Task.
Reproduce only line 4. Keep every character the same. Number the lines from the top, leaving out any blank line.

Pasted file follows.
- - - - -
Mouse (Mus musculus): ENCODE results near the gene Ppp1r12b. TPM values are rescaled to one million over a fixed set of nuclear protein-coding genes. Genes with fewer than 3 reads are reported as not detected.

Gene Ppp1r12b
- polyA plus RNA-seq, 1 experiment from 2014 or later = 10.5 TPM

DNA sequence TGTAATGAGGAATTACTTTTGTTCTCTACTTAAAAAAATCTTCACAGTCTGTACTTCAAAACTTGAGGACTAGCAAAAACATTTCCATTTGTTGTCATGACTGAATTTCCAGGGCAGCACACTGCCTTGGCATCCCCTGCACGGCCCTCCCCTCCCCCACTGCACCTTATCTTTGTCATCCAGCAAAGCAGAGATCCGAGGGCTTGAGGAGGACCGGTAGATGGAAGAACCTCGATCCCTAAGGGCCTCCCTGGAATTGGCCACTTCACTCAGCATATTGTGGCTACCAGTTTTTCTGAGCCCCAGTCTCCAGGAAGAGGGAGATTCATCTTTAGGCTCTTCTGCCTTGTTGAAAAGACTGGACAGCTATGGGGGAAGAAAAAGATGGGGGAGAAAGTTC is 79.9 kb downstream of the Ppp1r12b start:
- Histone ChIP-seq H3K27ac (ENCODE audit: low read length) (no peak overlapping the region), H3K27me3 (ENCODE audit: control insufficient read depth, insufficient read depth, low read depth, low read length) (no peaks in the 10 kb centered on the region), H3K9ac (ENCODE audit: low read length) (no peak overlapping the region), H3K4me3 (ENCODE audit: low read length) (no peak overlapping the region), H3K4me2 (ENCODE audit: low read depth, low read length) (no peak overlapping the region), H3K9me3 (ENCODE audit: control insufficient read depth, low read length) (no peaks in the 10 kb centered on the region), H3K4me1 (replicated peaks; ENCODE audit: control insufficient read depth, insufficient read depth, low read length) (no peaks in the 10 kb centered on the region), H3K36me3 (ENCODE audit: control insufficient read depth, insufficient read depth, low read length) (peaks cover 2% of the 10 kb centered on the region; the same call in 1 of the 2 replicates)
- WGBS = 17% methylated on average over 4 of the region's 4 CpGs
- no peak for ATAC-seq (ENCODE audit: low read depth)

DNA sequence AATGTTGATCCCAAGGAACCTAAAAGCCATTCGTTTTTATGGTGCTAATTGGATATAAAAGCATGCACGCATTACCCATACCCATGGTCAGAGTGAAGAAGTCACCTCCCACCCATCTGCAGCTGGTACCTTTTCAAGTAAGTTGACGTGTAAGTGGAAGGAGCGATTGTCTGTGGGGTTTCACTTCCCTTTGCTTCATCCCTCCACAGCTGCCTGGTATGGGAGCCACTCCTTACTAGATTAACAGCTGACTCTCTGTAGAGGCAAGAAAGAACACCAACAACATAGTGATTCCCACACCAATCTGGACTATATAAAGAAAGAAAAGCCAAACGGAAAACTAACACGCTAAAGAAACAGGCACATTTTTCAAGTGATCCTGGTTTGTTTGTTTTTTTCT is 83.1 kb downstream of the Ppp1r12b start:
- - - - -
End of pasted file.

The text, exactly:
DNA sequence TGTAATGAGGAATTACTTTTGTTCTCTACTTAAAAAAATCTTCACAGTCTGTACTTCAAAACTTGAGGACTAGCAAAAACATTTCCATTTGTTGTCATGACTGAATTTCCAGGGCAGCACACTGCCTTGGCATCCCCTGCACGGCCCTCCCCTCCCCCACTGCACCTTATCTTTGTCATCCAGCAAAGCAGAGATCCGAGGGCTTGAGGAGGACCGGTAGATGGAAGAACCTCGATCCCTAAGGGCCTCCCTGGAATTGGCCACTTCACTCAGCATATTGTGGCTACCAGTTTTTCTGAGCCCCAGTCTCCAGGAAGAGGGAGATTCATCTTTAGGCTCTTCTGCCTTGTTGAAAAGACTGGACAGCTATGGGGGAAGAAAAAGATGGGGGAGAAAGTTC is 79.9 kb downstream of the Ppp1r12b start: